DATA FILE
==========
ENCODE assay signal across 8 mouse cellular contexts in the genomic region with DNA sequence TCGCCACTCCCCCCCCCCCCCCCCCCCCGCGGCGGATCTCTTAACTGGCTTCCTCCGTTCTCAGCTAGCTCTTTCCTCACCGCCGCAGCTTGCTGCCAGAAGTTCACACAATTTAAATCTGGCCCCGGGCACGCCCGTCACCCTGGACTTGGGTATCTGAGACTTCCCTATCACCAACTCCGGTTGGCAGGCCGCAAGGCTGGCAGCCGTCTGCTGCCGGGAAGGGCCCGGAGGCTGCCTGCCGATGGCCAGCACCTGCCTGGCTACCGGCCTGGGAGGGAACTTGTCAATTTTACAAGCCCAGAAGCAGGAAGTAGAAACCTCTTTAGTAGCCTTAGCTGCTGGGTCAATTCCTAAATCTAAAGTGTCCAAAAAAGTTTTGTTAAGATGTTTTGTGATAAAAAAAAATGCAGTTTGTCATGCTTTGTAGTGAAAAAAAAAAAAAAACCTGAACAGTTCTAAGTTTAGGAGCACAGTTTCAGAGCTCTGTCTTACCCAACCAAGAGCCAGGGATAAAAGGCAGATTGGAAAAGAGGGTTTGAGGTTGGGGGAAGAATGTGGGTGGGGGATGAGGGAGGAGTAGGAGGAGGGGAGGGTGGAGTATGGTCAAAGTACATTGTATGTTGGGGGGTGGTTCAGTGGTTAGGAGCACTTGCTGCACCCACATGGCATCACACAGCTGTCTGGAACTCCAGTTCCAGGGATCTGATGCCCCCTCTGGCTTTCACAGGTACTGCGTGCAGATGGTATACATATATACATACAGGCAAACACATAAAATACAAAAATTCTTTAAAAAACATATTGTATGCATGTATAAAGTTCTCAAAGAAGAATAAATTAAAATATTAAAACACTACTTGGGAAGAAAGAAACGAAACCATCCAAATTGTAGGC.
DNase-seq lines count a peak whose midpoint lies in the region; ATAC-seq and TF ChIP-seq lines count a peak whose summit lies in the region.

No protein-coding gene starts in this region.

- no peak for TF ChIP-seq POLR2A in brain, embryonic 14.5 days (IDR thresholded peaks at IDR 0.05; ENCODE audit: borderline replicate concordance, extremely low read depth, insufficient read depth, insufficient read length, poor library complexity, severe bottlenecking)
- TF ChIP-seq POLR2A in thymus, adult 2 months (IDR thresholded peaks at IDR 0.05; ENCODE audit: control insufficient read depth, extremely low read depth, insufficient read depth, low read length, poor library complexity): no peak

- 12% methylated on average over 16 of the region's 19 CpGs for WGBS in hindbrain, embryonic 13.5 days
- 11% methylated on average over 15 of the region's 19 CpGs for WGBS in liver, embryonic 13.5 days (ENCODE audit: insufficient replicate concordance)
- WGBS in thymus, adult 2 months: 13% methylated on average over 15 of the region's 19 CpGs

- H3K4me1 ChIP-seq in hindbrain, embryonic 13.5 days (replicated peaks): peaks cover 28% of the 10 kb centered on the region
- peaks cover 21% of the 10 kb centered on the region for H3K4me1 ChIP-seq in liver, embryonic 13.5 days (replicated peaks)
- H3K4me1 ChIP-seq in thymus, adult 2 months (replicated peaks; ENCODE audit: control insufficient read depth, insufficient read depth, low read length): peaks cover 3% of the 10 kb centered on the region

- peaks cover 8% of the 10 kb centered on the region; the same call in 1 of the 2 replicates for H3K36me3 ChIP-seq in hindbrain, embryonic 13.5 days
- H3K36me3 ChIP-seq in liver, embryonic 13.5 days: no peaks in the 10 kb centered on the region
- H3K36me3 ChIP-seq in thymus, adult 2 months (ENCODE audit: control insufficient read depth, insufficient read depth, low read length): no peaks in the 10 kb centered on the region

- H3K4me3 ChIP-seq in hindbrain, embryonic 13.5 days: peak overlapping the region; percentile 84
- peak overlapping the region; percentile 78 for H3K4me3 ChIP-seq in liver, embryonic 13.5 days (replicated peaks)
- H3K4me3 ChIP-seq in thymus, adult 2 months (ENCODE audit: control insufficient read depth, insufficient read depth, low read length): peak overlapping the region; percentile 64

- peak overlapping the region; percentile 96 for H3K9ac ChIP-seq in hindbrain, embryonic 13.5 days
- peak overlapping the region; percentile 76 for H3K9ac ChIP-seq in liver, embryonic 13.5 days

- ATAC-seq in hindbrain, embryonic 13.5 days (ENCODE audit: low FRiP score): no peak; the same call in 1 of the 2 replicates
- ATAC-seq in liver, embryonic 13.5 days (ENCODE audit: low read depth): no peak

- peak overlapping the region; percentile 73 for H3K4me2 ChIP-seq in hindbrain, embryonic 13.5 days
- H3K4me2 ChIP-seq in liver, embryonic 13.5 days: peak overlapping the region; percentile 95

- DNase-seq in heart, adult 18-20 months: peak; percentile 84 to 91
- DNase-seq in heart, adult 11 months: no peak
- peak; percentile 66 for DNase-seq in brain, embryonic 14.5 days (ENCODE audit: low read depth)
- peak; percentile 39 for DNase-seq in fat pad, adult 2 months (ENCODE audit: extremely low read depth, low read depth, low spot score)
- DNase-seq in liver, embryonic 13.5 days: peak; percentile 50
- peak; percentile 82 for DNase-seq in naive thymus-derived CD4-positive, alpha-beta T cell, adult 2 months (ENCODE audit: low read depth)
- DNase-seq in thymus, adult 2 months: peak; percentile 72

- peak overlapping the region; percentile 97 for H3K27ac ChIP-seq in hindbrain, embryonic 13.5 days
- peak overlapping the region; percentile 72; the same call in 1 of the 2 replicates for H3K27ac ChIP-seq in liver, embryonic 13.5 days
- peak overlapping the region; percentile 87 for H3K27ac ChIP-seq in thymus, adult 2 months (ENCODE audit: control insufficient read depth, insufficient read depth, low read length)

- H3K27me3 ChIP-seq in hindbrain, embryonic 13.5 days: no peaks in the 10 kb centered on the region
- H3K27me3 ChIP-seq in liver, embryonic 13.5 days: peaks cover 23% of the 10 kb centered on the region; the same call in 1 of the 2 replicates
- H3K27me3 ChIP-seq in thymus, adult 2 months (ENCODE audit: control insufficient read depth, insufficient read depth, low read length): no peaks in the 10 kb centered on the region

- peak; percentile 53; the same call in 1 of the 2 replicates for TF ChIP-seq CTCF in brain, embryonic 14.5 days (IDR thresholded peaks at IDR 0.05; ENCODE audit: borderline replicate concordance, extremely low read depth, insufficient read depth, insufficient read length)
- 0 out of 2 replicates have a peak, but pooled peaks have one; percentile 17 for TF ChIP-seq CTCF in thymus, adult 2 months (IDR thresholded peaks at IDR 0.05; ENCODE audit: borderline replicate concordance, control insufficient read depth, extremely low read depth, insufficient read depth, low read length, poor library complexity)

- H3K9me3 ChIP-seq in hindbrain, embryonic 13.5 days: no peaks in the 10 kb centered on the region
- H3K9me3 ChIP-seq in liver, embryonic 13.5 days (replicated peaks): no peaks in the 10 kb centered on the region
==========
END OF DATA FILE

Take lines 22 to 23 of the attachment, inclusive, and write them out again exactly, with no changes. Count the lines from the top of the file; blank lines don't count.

- peak overlapping the region; percentile 73 for H3K4me2 ChIP-seq in hindbrain, embryonic 13.5 days
- H3K4me2 ChIP-seq in liver, embryonic 13.5 days: peak overlapping the region; percentile 95